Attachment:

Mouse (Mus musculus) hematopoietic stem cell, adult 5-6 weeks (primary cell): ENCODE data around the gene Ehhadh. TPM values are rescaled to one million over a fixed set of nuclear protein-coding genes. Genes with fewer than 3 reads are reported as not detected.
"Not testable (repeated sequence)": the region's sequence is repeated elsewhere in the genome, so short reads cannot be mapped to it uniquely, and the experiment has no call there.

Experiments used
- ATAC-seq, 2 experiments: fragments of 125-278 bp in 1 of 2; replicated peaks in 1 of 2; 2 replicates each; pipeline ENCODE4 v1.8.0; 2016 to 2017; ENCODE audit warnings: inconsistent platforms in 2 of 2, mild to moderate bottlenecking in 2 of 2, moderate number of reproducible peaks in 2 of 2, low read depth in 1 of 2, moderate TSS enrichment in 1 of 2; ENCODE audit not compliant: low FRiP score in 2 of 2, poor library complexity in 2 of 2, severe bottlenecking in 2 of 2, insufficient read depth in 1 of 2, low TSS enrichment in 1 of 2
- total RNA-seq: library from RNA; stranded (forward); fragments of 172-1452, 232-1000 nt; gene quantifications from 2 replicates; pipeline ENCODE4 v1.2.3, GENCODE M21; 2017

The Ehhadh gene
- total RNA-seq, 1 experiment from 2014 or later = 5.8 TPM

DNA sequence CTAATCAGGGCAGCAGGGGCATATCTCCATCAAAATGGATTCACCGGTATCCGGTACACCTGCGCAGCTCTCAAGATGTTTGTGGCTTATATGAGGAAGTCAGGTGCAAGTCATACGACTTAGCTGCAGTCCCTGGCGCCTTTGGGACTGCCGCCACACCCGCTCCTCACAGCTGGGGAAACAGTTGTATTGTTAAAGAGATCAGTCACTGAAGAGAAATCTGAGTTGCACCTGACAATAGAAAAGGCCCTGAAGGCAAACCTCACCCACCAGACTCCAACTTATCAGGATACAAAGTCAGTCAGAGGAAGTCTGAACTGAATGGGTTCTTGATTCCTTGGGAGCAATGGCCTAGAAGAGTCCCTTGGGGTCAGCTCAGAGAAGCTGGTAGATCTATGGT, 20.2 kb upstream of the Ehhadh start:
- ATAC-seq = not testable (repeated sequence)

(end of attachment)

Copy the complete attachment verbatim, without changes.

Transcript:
Mouse (Mus musculus) hematopoietic stem cell, adult 5-6 weeks (primary cell): ENCODE data around the gene Ehhadh. TPM values are rescaled to one million over a fixed set of nuclear protein-coding genes. Genes with fewer than 3 reads are reported as not detected.
"Not testable (repeated sequence)": the region's sequence is repeated elsewhere in the genome, so short reads cannot be mapped to it uniquely, and the experiment has no call there.

Experiments used
- ATAC-seq, 2 experiments: fragments of 125-278 bp in 1 of 2; replicated peaks in 1 of 2; 2 replicates each; pipeline ENCODE4 v1.8.0; 2016 to 2017; ENCODE audit warnings: inconsistent platforms in 2 of 2, mild to moderate bottlenecking in 2 of 2, moderate number of reproducible peaks in 2 of 2, low read depth in 1 of 2, moderate TSS enrichment in 1 of 2; ENCODE audit not compliant: low FRiP score in 2 of 2, poor library complexity in 2 of 2, severe bottlenecking in 2 of 2, insufficient read depth in 1 of 2, low TSS enrichment in 1 of 2
- total RNA-seq: library from RNA; stranded (forward); fragments of 172-1452, 232-1000 nt; gene quantifications from 2 replicates; pipeline ENCODE4 v1.2.3, GENCODE M21; 2017

The Ehhadh gene
- total RNA-seq, 1 experiment from 2014 or later = 5.8 TPM

DNA sequence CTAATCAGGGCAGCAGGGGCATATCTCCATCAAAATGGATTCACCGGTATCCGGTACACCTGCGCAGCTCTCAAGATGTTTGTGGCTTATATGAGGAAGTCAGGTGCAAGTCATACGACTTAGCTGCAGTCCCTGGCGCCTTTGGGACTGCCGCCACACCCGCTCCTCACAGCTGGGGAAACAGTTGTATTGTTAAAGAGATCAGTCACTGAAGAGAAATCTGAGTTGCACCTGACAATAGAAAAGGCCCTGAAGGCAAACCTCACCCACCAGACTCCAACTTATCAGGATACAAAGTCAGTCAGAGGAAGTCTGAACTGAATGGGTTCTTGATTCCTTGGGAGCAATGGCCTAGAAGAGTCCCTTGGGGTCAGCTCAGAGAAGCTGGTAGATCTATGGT, 20.2 kb upstream of the Ehhadh start:
- ATAC-seq = not testable (repeated sequence)